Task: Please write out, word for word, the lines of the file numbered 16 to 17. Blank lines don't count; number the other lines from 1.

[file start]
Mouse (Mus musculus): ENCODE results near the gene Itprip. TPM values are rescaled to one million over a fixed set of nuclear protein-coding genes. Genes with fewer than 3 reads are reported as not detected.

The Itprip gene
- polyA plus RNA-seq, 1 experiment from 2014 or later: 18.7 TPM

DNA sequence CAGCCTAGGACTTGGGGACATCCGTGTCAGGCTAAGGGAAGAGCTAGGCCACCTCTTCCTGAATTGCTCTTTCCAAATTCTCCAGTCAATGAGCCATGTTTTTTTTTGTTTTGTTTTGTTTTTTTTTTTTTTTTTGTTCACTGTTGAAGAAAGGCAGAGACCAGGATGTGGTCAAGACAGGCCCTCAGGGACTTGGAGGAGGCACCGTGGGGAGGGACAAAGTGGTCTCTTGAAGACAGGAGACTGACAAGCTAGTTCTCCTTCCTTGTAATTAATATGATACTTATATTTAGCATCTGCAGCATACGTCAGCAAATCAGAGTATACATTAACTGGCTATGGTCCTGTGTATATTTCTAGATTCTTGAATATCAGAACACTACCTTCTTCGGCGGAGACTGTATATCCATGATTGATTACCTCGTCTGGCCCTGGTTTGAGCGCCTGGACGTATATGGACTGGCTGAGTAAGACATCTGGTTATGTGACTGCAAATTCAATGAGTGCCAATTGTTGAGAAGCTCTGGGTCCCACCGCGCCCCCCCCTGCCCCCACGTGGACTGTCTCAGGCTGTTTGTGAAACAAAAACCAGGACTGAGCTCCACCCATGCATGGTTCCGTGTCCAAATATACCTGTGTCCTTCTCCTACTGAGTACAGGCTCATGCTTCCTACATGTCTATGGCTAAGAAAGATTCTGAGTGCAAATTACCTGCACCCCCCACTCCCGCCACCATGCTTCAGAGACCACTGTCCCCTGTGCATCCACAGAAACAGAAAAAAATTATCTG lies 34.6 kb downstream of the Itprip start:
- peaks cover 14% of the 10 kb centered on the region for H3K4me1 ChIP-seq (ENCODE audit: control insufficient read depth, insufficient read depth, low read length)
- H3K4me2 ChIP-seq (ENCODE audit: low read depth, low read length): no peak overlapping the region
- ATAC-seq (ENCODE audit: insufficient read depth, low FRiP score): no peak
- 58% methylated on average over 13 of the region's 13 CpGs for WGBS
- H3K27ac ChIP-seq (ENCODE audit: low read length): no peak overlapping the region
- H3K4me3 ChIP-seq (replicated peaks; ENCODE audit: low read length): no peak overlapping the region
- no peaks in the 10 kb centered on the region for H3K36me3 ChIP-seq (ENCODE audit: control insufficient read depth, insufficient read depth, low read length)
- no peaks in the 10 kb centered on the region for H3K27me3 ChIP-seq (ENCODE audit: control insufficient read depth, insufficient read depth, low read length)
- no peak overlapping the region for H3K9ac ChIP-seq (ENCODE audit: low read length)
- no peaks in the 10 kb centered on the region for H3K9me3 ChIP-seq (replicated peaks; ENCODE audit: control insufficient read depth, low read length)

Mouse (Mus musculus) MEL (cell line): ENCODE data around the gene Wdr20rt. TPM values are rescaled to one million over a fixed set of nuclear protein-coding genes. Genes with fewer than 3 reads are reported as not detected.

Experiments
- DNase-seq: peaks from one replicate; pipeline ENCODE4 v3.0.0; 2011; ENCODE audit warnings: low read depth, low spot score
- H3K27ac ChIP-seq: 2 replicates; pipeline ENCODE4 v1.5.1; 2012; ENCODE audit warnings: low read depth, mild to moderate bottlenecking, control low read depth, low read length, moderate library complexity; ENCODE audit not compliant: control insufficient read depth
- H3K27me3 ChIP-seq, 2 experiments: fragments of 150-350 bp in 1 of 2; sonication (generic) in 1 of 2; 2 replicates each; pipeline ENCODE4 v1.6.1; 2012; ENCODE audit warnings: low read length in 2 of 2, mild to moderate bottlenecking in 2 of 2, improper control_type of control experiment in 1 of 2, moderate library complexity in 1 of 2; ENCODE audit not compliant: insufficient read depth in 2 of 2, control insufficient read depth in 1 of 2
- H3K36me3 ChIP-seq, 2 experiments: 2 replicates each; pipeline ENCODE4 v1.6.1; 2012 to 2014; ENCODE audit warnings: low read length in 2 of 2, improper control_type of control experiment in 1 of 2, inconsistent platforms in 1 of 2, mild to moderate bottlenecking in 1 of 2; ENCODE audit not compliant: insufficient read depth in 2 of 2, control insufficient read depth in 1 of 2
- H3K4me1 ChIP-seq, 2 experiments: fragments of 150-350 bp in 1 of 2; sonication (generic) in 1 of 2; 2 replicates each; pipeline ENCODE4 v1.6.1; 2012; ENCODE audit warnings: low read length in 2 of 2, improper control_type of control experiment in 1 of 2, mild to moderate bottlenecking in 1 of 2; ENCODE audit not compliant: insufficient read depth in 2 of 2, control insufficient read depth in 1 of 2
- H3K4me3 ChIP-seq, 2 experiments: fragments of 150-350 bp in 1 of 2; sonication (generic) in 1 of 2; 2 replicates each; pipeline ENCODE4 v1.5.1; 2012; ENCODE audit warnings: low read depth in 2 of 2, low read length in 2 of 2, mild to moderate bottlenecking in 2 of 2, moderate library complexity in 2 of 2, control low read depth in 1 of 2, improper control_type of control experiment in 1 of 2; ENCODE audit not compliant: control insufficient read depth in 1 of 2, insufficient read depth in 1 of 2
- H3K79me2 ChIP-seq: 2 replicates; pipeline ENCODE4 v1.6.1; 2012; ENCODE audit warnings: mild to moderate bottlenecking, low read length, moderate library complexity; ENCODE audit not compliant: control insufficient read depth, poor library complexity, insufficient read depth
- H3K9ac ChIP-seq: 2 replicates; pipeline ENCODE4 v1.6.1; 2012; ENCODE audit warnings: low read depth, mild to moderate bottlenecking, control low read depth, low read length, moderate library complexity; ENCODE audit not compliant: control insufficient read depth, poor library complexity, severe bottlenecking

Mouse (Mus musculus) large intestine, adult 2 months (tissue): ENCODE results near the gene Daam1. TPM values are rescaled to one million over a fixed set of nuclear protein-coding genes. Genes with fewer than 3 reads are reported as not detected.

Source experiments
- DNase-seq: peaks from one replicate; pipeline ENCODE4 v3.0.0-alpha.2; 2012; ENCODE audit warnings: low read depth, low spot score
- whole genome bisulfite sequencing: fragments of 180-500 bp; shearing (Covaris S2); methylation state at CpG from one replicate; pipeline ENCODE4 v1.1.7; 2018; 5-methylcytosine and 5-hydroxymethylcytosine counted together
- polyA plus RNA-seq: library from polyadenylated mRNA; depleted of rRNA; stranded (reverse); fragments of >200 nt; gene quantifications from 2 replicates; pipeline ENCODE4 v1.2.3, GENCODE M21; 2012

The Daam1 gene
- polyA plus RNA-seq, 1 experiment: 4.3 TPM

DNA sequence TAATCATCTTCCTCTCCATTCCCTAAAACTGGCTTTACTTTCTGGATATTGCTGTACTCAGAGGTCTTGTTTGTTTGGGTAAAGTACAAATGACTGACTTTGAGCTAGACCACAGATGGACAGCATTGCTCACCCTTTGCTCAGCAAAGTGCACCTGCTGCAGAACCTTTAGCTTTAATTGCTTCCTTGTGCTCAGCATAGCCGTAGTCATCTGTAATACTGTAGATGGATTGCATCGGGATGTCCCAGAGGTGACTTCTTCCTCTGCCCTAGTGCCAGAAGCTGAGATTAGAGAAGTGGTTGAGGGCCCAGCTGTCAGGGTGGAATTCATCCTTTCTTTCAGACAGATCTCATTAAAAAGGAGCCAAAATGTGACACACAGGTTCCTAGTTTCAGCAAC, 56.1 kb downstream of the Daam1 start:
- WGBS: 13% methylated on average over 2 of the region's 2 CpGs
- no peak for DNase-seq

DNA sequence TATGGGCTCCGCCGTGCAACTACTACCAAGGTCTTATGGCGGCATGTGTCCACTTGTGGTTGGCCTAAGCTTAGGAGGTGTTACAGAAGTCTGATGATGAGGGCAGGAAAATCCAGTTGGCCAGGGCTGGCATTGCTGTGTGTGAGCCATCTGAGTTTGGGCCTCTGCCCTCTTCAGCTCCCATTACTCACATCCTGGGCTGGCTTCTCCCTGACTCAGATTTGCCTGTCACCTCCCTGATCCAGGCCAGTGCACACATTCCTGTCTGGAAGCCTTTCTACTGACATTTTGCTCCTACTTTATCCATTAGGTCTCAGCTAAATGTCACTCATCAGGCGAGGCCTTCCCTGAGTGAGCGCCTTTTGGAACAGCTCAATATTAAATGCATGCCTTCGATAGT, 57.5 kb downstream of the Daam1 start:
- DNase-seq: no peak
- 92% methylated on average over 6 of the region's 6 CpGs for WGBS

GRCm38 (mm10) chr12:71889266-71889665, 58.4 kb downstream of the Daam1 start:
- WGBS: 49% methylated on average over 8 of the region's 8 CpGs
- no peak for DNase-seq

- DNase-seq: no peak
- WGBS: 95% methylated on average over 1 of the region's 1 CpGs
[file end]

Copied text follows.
Experiments
- DNase-seq: peaks from one replicate; pipeline ENCODE4 v3.0.0; 2011; ENCODE audit warnings: low read depth, low spot score